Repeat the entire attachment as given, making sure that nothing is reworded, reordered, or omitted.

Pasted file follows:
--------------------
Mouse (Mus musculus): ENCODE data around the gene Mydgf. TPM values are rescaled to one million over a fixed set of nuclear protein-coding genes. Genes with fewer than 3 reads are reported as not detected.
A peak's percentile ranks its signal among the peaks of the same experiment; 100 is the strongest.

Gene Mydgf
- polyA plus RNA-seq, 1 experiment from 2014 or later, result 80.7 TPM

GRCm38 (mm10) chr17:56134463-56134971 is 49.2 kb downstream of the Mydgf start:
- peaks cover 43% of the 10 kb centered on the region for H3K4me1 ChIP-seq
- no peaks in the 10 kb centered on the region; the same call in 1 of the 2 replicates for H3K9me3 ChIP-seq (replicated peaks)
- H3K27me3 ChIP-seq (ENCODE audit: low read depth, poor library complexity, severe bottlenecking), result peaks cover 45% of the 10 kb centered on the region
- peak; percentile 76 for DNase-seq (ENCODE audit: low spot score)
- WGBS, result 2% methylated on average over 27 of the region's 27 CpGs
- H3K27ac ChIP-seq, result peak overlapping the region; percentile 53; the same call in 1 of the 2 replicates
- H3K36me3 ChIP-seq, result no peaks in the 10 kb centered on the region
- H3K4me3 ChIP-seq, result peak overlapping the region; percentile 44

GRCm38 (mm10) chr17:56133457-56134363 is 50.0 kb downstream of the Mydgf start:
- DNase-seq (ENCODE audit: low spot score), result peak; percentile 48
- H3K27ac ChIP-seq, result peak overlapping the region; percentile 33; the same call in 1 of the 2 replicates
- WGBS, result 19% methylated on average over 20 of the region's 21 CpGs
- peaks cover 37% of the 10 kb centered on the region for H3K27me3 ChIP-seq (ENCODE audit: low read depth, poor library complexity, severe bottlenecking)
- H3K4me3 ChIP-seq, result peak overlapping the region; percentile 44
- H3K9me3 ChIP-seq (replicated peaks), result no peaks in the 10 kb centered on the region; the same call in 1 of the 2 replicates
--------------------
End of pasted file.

Mouse (Mus musculus): ENCODE data around the gene Mydgf. TPM values are rescaled to one million over a fixed set of nuclear protein-coding genes. Genes with fewer than 3 reads are reported as not detected.
A peak's percentile ranks its signal among the peaks of the same experiment; 100 is the strongest.

Gene Mydgf
- polyA plus RNA-seq, 1 experiment from 2014 or later, result 80.7 TPM

GRCm38 (mm10) chr17:56134463-56134971 is 49.2 kb downstream of the Mydgf start:
- peaks cover 43% of the 10 kb centered on the region for H3K4me1 ChIP-seq
- no peaks in the 10 kb centered on the region; the same call in 1 of the 2 replicates for H3K9me3 ChIP-seq (replicated peaks)
- H3K27me3 ChIP-seq (ENCODE audit: low read depth, poor library complexity, severe bottlenecking), result peaks cover 45% of the 10 kb centered on the region
- peak; percentile 76 for DNase-seq (ENCODE audit: low spot score)
- WGBS, result 2% methylated on average over 27 of the region's 27 CpGs
- H3K27ac ChIP-seq, result peak overlapping the region; percentile 53; the same call in 1 of the 2 replicates
- H3K36me3 ChIP-seq, result no peaks in the 10 kb centered on the region
- H3K4me3 ChIP-seq, result peak overlapping the region; percentile 44

GRCm38 (mm10) chr17:56133457-56134363 is 50.0 kb downstream of the Mydgf start:
- DNase-seq (ENCODE audit: low spot score), result peak; percentile 48
- H3K27ac ChIP-seq, result peak overlapping the region; percentile 33; the same call in 1 of the 2 replicates
- WGBS, result 19% methylated on average over 20 of the region's 21 CpGs
- peaks cover 37% of the 10 kb centered on the region for H3K27me3 ChIP-seq (ENCODE audit: low read depth, poor library complexity, severe bottlenecking)
- H3K4me3 ChIP-seq, result peak overlapping the region; percentile 44
- H3K9me3 ChIP-seq (replicated peaks), result no peaks in the 10 kb centered on the region; the same call in 1 of the 2 replicates